The Vienna Convention on the Law of Treaties
The meaning of treaty law must be established autonomously from domestic law, and interpretation rules can therefore be found only in international law. Two means of interpretation relevant for the present study are identified by Article 38(d) of the Statute of the International Court of Justice: “judicial decisions and the teachings of the most highly qualified publicists of the various nations”. The Statute labels them as “subsidiary means for the determination of the rules of law”, which implies that they are not sources of law, but rather serve as means to clarify the obligations flowing from treaty law, customs and principles.
For the interpretation of treaty law, Articles 31, 32 and 33 of the Vienna Convention on the Law of Treaties (henceforth also: Vienna Treaty Convention or VTC) provide for interpretation rules.51 In their quality as treaty law, they apply only to States party to the Vienna Treaty Convention, i.e. to only 20 out of the 25 Member States, and only to treaties concluded after the entry into force of the Convention in 1980, which excludes application to the Refugee Convention, the European Convention of Human Rights and the Covenant on Civil and Political Rights. But the interpretation rules in Articles 31, 32 and 33 VTC are generally seen as a codification of customary law. States not party to the Vienna Treaty Convention are therefore bound to apply identical rules. Hence, Articles 31, 32 and 33 VTC can be safely applied to all instruments of international asylum law.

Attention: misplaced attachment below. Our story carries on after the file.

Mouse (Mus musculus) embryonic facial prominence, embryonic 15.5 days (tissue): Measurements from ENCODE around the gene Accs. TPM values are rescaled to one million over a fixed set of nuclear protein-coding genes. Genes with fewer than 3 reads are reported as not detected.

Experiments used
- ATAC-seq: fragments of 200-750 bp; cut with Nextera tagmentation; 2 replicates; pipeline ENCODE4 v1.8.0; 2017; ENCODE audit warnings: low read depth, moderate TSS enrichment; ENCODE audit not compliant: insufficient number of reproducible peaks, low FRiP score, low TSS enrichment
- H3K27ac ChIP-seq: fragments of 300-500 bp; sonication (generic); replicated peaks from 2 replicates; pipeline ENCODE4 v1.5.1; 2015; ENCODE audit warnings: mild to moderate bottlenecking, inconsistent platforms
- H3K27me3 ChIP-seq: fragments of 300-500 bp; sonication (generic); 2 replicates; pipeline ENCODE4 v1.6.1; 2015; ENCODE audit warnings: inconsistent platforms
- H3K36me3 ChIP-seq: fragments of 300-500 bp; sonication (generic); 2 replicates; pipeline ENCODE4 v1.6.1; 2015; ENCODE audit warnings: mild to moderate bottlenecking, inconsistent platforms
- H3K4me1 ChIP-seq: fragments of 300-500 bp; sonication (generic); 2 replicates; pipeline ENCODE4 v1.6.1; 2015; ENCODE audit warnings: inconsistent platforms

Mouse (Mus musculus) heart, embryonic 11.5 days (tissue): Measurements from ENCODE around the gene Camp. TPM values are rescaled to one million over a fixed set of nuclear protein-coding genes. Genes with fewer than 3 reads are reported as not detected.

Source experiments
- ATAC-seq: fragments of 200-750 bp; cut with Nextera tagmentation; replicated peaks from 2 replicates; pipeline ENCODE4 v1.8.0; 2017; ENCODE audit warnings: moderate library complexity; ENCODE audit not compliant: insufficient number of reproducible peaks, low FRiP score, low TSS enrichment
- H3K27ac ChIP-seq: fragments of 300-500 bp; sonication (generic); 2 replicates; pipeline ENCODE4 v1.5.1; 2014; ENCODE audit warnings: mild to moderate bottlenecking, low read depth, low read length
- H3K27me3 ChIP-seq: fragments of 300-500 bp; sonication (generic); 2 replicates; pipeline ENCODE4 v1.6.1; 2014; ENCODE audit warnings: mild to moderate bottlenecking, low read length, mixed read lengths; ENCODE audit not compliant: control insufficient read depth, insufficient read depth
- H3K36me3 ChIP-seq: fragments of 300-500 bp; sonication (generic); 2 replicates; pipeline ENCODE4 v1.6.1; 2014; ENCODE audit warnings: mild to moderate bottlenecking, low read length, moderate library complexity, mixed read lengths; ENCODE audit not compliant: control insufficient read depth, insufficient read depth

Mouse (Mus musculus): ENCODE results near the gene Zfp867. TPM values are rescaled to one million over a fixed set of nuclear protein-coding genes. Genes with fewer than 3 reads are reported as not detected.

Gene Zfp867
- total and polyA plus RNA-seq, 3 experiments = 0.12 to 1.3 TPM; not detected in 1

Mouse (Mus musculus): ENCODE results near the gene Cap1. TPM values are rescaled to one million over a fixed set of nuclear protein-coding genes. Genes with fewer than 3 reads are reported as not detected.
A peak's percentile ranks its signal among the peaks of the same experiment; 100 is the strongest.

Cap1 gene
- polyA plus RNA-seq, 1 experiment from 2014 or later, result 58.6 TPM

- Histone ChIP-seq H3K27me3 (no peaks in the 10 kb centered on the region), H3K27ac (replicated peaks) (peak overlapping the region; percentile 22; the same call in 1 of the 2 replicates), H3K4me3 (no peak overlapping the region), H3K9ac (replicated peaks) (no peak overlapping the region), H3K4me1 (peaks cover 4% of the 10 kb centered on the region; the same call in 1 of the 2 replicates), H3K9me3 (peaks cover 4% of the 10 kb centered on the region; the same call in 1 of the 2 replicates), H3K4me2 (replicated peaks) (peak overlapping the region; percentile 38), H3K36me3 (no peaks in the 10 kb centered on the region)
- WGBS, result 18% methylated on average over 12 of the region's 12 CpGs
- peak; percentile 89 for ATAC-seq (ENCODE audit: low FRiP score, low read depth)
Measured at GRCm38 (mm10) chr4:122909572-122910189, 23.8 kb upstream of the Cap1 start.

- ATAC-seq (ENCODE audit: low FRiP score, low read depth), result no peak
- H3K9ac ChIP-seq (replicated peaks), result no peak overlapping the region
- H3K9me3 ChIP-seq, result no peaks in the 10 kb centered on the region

Article 31 and 32 VTC list the means of interpretation. Article 31 runs as follows:
General rule of interpretation
1. A treaty shall be interpreted in good faith in accordance with the ordinary meaning to be given to the terms of the treaty in their context and in the light of its object and purpose.
2. The context for the purpose of the interpretation of a treaty shall comprise, in addition to the text, including its preamble and annexes: (a) any agreement relating to the treaty which was made between all the parties in connexion with the conclusion of the treaty; (b) any instrument which was made by one or more parties in connexion with the conclusion of the treaty and accepted by the other parties as an instrument related to the treaty.
3. There shall be taken into account, together with the context: (a) any subsequent agreement between the parties regarding the interpretation of the treaty or the application of its provisions; (b) any subsequent practice in the application of the treaty which establishes the agreement of the parties regarding its interpretation; (c) any relevant rules of international law applicable in the relations between the parties.
4. A special meaning shall be given to a term if it is established that the parties so intended.